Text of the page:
Ask The Trainer #93 – Lighter Weight & More Reps?

Ask The Trainer #93 - Lighter Weight & More Reps?


I am 56. My orthopedic doctor told me after looking at recent knee x-rays that I should not go heavy on leg exercises (leg press 1,000 lb for reps) She said maybe do lighter weights and higher reps. I was wondering in doing so, won’t I end up doing as much or more total weight pushed. I wanted to know if one method is better than the other, or does it come down to personal preference?



Hi, Kevin. This somewhat of a tricky question to answer, simply because I don’t know exactly what your diagnosis is.

Your knee is made up of many important structures, any of which can be injured. The more common knee injuries include fractures around the knee, dislocation, and sprains and tears of soft tissues, like ligaments. In many cases, injuries involve more than one structure within the knee. The safest, and most advantageous approach will depend on the exact injury, or injuries, you have sustained.

Since your doctor instructed you to lighten up on the weights and perform higher reps, I’m guessing there’s an existing injury that could be exacerbated by using too heavy of a workload.

The risk of working with heavy, high impact workloads in low reps ranges is that some really bad things can happen instantaneously without warning. If you’re using a lighter workload, you have time to detect potential catastrophes before they occur.

For example, let’s say you were recovering from a sprained medial collateral ligament in one of your knees, and you decided to go do a leg workout. Bear in mind that a component of your knee has already been compromised, and it’s not at full strength yet. Let’s say you go hit the leg press machine, throw on 1,000 pounds and crank out a heavy set.

Initially, when you engage in a very heavy weight, there is so much shock to your central nervous system, you can lose awareness regarding any potential threats to the tissues in your body. Instead of thinking about your knee, you feel like you’re going to throw up from the extreme effort and strain on your nervous system.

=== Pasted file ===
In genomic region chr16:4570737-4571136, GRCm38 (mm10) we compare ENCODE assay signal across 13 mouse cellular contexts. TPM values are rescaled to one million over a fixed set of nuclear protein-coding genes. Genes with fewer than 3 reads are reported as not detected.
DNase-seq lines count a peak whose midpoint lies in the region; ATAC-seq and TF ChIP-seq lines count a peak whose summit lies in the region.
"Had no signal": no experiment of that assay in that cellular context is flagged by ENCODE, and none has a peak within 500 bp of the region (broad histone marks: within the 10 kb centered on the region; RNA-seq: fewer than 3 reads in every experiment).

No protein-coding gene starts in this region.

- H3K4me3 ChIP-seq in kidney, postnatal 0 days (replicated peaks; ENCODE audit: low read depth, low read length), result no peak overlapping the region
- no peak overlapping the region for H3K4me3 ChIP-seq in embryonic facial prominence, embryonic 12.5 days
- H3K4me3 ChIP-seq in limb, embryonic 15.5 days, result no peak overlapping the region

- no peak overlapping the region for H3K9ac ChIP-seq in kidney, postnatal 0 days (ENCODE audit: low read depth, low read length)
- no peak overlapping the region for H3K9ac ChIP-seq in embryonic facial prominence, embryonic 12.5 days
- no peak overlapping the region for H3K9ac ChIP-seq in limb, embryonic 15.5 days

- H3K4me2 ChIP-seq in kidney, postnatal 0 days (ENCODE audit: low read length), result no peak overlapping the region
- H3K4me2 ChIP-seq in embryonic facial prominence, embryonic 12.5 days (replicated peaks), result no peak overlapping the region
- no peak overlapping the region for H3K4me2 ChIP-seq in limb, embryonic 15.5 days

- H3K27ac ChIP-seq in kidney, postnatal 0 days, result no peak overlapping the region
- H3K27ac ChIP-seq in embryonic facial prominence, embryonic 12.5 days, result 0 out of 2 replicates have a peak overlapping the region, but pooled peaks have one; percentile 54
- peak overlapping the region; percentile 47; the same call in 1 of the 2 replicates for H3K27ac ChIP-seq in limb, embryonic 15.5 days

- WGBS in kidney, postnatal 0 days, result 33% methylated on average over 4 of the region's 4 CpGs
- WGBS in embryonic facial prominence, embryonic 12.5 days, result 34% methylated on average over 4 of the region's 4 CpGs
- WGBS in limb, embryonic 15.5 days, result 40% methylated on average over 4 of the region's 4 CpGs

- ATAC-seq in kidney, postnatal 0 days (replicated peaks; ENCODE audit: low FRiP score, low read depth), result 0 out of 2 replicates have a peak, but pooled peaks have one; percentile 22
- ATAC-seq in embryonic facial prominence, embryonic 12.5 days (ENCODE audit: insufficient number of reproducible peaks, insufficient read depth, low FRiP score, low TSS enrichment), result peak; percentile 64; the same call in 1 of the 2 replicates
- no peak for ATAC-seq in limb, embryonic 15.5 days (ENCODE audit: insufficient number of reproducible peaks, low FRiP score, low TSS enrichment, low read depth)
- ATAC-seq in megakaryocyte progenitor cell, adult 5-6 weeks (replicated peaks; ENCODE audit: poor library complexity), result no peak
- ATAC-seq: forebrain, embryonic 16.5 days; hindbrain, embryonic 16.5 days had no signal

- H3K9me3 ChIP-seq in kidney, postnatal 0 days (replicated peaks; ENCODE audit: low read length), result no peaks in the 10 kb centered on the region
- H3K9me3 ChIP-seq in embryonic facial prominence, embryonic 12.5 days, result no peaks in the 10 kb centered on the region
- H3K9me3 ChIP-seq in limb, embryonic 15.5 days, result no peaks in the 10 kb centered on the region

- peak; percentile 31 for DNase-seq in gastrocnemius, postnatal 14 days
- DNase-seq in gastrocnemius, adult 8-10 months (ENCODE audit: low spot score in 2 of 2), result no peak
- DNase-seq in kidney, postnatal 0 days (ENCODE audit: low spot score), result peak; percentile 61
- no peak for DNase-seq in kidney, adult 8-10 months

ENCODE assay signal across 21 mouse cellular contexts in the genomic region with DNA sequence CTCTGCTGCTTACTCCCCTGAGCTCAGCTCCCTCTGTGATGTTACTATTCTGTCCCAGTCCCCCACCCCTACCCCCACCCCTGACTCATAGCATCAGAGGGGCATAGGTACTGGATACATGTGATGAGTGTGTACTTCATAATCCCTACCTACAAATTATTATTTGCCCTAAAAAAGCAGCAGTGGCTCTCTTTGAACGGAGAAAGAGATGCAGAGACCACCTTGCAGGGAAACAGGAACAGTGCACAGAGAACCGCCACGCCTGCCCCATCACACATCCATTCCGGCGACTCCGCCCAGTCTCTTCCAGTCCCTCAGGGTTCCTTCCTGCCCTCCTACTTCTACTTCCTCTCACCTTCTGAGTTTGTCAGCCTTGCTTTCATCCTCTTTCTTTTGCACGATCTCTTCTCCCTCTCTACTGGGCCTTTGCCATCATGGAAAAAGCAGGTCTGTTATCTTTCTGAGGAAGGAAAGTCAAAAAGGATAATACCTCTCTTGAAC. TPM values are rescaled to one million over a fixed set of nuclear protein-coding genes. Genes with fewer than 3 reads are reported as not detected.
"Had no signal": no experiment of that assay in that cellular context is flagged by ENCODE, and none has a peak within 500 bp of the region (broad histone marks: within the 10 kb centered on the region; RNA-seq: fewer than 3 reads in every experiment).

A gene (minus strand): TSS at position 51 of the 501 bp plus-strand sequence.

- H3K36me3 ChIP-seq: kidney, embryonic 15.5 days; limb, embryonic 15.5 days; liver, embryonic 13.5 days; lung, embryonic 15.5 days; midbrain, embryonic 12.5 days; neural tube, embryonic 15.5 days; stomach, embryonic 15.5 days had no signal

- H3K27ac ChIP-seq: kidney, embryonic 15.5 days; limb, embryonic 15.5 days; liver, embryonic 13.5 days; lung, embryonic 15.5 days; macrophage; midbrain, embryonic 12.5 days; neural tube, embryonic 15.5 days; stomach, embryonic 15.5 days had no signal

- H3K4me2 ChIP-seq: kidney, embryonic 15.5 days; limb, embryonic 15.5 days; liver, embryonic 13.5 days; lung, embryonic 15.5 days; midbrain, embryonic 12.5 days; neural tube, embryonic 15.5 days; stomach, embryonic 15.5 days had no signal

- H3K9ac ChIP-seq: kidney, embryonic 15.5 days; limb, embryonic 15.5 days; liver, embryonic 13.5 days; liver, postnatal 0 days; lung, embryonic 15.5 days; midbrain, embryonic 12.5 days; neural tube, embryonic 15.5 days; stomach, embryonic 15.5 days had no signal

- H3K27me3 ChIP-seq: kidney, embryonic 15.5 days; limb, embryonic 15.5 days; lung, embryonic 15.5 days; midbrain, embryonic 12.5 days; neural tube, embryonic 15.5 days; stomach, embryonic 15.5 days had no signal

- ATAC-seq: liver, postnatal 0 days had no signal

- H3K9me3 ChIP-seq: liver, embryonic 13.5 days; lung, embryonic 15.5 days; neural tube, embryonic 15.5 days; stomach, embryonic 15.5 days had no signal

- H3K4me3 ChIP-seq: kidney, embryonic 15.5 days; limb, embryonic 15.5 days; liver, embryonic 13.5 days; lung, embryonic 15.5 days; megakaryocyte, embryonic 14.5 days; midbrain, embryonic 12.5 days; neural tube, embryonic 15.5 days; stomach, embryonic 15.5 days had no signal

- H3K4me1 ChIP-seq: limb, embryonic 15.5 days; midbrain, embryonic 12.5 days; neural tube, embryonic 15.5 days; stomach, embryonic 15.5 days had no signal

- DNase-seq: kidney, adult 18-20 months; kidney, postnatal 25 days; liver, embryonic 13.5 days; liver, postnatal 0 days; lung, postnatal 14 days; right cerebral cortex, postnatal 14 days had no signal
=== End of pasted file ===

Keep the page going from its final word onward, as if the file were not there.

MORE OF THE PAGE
Furthermore, let’s also say that the sudden impact of 1,000 pounds happens to present the exact amount of stress that exceeds the structural integrity of the sprained ligament in your knee. Without any warning, there’s a gut-wrenching SNAP! You didn’t see this coming! Your MCL ruptures, causing your knee to suddenly give way, and you lose control of the weight.

I won’t explain the rest of this story in any great detail. But, let’s just say that if this actually did happen, it’s a pretty sure bet the results would be extremely unpleasant!

Okay, now let’s consider a more pleasant scenario. Let’s assume you decided to put only 500 lbs. on the leg press machine. It’s not nearly as much of a shock to your nervous system, and you don’t feel like throwing up, so you’re more in tune with the tissues in your body. Your knee in particular.

Nothing is numb. You go ahead and do 20 reps. You can feel the muscles in your legs burning, but you’re still well aware of how your knee is holding up. It feels good. No issues. No problems since 500 lbs. did NOT exceed the threshold of that ligament. Even though you did 20 reps, there simply wasn’t enough immediate overall force to cause that ligament to rupture.

Do keep in mind, however, there is still a chance you could still cause further damage to the weakened ligament. The impact of 500 pounds may not be enough force to cause that ligament to completely rupture, but it could still be enough to increase stretching and micro-tearing, which would worsen your injury.

Fortunately, when that begins to happen, you’ll be able to feel something is wrong before you do any serious damage. Maybe your knee will burn, or suddenly feel unstable. But, you will be in a better position to sense possible injury so you can immediately terminate your set. Make sense?

With all of that said, I’d advise you to heed the instructions of your doctor. Of course, it’s your right to get a second opinion from another doctor or orthopedic specialist who has an extensive background in treating knee injuries.

The Bottom Line: When in doubt, always err on the side of caution.

Good luck with your knee issues, and your training!

Prove ‘Em Wrong,
Chad Shaw

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